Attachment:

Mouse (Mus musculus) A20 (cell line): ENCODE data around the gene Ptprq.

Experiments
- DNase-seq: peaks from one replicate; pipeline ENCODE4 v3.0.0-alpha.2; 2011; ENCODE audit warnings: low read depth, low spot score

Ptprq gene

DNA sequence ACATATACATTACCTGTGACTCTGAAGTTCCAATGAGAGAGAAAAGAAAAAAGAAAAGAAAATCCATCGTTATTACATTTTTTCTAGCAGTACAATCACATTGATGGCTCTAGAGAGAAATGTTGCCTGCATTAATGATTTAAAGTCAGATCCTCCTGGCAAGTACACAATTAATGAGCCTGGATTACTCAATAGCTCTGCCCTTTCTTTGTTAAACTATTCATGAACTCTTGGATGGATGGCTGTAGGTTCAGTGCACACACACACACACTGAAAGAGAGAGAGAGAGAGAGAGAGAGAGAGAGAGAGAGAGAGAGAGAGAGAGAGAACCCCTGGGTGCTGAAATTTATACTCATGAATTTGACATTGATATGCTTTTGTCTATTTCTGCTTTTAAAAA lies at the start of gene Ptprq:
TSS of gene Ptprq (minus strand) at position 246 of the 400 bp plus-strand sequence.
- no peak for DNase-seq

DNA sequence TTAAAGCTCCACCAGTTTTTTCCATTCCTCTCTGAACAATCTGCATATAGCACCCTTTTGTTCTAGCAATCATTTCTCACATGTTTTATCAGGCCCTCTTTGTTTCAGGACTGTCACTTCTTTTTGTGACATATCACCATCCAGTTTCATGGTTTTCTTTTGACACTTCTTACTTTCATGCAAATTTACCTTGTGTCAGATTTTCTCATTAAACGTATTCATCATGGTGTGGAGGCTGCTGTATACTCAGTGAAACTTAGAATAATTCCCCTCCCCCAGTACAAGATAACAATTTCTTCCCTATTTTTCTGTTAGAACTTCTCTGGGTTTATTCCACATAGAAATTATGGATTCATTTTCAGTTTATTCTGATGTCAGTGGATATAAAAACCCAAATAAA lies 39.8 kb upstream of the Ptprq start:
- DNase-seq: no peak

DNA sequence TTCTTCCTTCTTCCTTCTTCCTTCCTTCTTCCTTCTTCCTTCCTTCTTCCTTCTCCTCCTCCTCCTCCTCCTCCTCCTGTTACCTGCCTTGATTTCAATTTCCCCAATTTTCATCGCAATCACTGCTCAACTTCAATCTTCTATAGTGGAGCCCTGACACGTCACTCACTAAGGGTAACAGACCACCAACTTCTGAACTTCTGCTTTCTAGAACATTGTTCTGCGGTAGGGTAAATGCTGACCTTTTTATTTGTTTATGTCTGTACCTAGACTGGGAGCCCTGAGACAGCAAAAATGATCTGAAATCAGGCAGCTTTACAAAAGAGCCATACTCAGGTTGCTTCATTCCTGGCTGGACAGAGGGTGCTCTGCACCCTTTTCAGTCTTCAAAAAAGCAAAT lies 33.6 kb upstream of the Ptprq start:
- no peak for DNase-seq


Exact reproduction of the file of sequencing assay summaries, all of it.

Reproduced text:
Mouse (Mus musculus) A20 (cell line): ENCODE data around the gene Ptprq.

Experiments
- DNase-seq: peaks from one replicate; pipeline ENCODE4 v3.0.0-alpha.2; 2011; ENCODE audit warnings: low read depth, low spot score

Ptprq gene

DNA sequence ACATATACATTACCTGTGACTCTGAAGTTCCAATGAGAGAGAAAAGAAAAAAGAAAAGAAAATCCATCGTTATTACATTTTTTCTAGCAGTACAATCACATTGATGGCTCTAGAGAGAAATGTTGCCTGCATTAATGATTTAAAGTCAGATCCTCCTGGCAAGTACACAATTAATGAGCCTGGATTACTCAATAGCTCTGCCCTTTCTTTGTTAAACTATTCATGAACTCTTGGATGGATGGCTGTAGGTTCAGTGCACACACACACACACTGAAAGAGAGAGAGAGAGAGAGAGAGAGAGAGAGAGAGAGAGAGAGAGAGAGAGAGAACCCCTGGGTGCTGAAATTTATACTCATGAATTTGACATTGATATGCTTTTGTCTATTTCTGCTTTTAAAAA lies at the start of gene Ptprq:
TSS of gene Ptprq (minus strand) at position 246 of the 400 bp plus-strand sequence.
- no peak for DNase-seq

DNA sequence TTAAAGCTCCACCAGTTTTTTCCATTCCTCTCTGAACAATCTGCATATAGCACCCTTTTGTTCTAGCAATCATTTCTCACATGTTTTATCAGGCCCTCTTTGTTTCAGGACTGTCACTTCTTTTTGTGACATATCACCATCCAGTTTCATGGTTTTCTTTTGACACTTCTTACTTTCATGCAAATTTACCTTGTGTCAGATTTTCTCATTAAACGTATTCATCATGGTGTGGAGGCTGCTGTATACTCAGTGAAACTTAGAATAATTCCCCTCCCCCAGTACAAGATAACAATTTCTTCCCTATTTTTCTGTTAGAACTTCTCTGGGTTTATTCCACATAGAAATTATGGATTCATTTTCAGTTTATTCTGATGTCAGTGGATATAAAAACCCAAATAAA lies 39.8 kb upstream of the Ptprq start:
- DNase-seq: no peak

DNA sequence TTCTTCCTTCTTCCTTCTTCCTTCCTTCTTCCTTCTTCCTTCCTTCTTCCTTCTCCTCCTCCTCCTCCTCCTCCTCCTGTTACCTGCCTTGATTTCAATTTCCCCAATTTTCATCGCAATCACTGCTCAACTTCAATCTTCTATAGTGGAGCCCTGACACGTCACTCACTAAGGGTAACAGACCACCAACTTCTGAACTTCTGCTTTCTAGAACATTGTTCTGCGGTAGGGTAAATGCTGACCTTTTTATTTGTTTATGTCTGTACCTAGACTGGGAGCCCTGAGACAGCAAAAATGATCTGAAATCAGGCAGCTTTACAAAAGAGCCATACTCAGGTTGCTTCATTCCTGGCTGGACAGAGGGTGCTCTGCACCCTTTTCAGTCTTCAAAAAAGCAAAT lies 33.6 kb upstream of the Ptprq start:
- no peak for DNase-seq